Kashmir: Protests and the Return of the Fidayeen

25 Mar, 2013    ·   3855

Zainab Akhter explores the possible impetus behind the revival of militancy in the Valley

Zainab Akhter
Zainab Akhter
Research Officer

Security was beefed up and put on high alert after the 13 March 2013 Fidayeen attack. Disguised as cricket-playing youth, with lethal weapons hidden in their sports kits, at least two Fidayeen unleashed a brazen attack at a CRPF camp in Srinagar’s Bemina. In a second strike ten days later, militants attacked a BSF vehicle at Nowgam killing a border guard and injuring two others.
Do these attacks signify the return of the Fidayeen and the revival of armed militancy in the Valley? Has the hanging of Afzal Guru given an impetus to violence?

The Comeback of the Fidayeen
The Bemina attack is the most audacious one in the last three years. A curfew day was chosen to inflict maximum damage on the security forces. The attackers had surveyed the targeted place and chose a different modus operandi - disguised as youth playing cricket and abruptly started firing indiscriminately at the CRPF personals. Five army men and two militants were shot down and two other militants fled the scene. In the Nowgam incident militants travelling on motorcycles fired automatic weapons at a BSF vehicle injuring three army men. In the latest attack, a suspected militant shot a civilian and injured a CRPF personnel in Sopore town on Sunday.

The Fear Factor  
 The attacks have revived fears that militancy may return to the Valley. The youth of the Valley took to armed rebellion for the first time when Maqbool Bhatt (founder of JKLF) was hanged in Tihar Jail in 1984. In between, normalcy returned to the Valley. If the protests of this time are studied,  be it in 2008 due to the Amaranath Land row or in 2010 due to killing of youths in the valley, it may be seen that protesters resorted to only stones and sticks while clashing with the army.

Kashmir considers Afzal Guru as their leader of a stature close to Maqbool Bhatt and his hanging has once again brought back anger within the valley towards the Government of India especially among the youth. A hospital in GMC, Srinagar and the area near the Allama Iqbal library in Kashmir University are named after him as Afzal Guru Hospital and Afzal Guru Chowk respectively. He has been bestowed the title of Shaheed-e-Watan (martyr of the nation) and at Eidgah’s Mazar-e-Shahuda (martyrs’ graveyard) a grave yard for him with gravestone inscribed with a demand for the return of Guru’s mortal remains has been put up just beside the other empty grave of Maqbool Bhatt. The separatist fractions of the valley have come together under the same banner to form an association called MMM (Mutahida Majlise Mashawrat) and their main demand from the Government of India is the return of the mortal remains of Mohmmad  Afzal Guru and Maqbool, both  buried in Tihar jail. The MMM has been instrumental in charting out protest calendars. There are days when separate protest calendars are being sorted out for men and women.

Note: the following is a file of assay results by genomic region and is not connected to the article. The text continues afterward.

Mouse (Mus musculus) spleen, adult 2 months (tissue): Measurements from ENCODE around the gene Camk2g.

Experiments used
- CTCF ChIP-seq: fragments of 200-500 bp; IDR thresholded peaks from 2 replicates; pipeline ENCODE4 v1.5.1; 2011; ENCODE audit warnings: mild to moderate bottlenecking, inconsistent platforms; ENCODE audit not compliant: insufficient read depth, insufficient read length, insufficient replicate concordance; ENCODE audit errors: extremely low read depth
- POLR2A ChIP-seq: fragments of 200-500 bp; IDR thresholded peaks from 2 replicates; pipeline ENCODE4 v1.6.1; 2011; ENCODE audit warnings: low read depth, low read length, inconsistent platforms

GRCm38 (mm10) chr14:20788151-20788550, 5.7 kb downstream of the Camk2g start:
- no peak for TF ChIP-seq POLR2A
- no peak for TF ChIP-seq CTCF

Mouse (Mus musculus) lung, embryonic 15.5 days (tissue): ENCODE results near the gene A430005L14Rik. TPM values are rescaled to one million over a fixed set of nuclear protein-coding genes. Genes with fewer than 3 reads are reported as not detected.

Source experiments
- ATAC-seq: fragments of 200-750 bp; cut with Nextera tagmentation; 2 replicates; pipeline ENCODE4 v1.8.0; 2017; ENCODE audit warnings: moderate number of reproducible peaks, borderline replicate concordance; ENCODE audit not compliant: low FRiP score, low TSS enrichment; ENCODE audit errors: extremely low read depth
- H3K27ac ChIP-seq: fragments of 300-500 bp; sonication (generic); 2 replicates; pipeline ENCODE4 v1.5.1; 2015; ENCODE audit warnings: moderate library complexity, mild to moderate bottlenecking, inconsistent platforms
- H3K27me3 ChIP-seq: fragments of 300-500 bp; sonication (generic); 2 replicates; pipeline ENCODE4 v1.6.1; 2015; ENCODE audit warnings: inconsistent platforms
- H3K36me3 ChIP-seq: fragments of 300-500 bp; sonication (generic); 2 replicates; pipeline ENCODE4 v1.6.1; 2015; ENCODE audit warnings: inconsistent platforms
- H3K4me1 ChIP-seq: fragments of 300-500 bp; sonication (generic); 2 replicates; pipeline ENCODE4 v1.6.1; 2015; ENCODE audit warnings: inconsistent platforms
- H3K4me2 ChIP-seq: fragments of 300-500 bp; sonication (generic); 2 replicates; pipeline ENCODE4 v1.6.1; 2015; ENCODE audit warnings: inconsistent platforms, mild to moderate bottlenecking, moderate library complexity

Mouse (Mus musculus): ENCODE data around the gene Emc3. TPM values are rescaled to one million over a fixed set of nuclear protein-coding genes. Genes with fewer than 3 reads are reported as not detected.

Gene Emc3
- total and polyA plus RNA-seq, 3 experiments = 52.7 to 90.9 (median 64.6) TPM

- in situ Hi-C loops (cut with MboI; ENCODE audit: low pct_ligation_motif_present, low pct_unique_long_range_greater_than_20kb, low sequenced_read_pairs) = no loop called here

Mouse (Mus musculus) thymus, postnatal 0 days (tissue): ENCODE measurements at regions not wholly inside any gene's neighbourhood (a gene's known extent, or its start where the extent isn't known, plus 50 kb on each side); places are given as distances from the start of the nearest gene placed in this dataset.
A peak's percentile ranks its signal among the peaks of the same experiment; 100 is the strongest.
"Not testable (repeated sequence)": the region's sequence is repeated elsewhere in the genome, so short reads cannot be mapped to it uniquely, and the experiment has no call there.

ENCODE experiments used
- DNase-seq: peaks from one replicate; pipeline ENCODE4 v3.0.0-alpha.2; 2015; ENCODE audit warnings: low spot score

Militant Strikes: Why Now? 
The valley of Kashmir has been on the boil since the hanging of Afzal Guru. Protests continue in the state demanding the return of Guru’s body which is buried in the premises of Tihar jail. The hanging of Guru has given the militants a reason to make a comeback in the valley. Srinagar gives the militants publicity and they are able to draw the attention of the whole world. According to the Director General Police Ashok Prasad, the militants were desperate to strike in Srinagar. “Militants want to strike in Srinagar to gain publicity. Nobody comes to know about them when they strike in a far flung area. They want to strike in Srinagar to give an impression to people that militancy is alive,” he said. (CNS).

Security has been beefed up in Srinagar in order to thwart any such attacks but whether this measure can actually thwart the said attacks is the question which lingers. While handling the protesters on the streets, security forces are ordered not to fire and are advised to use teargas and other less harmful methods to disperse the crowd. In the Bemina case, too, the army was caught unarmed and the attack took them by surprise.

These attacks have reignited the debate of revocation of the AFSPA (Armed Forces Special Powers Act). Looking at the fast deteriorating security situation in Kashmir, one can say that AFSPA is here to stay for the time being or it may even be strengthened to meet up the security demands. Amid the protest calendars, life in Kashmir has come to a halt and the public has to face its brunt. It would be tragic if, in their frustration with the failures of the government, the youth were again to pick up arms. All that can be hoped for is that good sense will prevail and violent methods will be abandoned. If not it is predicted that this time the armed rebellion will be deadly.